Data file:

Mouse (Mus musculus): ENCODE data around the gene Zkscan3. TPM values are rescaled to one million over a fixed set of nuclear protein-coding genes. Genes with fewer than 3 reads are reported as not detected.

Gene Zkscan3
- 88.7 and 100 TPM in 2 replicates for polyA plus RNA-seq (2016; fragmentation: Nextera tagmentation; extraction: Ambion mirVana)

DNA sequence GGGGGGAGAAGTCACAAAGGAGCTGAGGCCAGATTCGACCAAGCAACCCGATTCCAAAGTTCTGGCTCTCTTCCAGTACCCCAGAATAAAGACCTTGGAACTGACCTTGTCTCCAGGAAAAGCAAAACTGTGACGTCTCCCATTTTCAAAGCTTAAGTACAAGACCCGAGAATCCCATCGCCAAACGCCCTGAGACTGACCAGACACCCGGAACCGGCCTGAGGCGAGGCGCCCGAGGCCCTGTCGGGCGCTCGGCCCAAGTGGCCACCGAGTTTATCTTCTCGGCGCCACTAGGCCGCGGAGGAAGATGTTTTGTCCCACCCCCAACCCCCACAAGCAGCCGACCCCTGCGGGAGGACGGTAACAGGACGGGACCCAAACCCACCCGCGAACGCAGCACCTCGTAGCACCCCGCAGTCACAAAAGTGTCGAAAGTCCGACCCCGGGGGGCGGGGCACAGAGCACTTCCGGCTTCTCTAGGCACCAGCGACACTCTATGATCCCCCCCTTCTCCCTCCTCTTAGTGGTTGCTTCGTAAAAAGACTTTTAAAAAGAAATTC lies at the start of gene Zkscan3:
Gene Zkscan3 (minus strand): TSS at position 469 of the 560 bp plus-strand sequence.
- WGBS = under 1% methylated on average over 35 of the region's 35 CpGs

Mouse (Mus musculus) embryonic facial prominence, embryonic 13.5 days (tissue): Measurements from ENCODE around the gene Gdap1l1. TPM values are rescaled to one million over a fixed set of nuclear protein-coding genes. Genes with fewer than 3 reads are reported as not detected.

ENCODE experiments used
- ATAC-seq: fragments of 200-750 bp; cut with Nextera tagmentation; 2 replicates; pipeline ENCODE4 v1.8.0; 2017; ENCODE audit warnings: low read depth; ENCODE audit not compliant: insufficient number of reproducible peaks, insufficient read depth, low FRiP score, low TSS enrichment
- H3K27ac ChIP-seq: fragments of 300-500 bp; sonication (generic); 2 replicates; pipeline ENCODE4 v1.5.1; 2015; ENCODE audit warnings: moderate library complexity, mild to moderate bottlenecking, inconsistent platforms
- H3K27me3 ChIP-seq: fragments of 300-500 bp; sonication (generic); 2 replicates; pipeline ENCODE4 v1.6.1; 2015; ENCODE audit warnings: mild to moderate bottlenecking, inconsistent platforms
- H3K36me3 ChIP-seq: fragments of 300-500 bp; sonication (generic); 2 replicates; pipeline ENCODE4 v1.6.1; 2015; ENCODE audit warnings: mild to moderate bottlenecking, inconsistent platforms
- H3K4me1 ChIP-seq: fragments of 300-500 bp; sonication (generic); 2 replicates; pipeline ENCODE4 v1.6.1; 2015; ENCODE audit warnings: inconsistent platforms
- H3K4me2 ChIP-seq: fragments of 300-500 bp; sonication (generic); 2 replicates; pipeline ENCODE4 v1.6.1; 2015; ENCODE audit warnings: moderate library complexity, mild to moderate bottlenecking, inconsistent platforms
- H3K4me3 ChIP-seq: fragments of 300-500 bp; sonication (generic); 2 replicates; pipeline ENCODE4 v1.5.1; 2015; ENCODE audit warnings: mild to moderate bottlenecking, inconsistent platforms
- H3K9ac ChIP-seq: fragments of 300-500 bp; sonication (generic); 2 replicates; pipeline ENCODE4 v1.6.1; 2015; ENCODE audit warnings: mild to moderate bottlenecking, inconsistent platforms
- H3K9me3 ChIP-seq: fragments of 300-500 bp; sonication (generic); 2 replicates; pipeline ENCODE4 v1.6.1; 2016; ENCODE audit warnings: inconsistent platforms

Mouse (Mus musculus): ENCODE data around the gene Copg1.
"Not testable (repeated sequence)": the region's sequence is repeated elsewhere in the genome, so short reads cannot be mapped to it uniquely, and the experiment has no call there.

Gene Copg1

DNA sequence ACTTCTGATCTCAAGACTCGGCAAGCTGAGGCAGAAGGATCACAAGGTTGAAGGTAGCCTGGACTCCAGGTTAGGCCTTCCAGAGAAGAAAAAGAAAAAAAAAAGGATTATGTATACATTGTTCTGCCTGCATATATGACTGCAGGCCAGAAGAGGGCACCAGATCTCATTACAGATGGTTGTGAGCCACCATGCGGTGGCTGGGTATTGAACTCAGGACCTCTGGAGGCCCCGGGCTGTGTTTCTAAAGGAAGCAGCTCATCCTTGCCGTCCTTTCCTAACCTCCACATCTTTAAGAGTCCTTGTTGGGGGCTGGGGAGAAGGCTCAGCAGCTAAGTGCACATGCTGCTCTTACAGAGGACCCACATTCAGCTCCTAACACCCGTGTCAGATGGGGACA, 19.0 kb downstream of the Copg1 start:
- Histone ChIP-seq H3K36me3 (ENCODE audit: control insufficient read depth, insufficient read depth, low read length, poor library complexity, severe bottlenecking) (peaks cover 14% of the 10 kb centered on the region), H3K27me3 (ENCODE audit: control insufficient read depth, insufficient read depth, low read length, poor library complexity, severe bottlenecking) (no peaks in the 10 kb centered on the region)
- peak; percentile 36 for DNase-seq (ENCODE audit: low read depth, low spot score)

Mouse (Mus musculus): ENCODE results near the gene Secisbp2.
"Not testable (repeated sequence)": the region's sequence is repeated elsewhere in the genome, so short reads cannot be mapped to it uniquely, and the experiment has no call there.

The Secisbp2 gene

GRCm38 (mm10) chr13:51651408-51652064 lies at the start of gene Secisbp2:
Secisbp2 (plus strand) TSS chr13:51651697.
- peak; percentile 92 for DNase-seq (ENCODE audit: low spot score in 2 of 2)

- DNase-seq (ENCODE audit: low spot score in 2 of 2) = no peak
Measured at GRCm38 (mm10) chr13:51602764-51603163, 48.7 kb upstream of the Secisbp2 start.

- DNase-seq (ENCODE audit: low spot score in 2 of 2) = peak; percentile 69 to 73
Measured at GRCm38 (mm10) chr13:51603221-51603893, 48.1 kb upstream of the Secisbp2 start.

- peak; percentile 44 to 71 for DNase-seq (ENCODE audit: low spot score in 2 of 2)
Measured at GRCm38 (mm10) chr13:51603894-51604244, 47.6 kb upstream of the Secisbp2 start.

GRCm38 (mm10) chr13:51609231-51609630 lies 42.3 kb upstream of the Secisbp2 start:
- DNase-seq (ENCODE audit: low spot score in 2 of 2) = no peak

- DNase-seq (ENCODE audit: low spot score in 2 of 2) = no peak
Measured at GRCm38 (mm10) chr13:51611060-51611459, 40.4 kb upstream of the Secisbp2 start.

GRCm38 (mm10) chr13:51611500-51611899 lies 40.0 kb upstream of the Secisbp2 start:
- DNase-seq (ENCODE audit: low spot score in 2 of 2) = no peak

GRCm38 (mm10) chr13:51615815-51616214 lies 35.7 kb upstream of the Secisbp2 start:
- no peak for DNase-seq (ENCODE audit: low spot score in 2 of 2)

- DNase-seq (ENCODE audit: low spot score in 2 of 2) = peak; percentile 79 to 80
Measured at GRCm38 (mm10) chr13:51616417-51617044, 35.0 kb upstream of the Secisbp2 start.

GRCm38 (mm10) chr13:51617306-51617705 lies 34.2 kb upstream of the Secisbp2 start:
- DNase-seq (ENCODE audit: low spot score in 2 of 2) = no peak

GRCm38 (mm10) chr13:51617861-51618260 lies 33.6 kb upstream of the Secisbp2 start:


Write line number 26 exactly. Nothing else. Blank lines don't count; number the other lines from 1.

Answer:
The Secisbp2 gene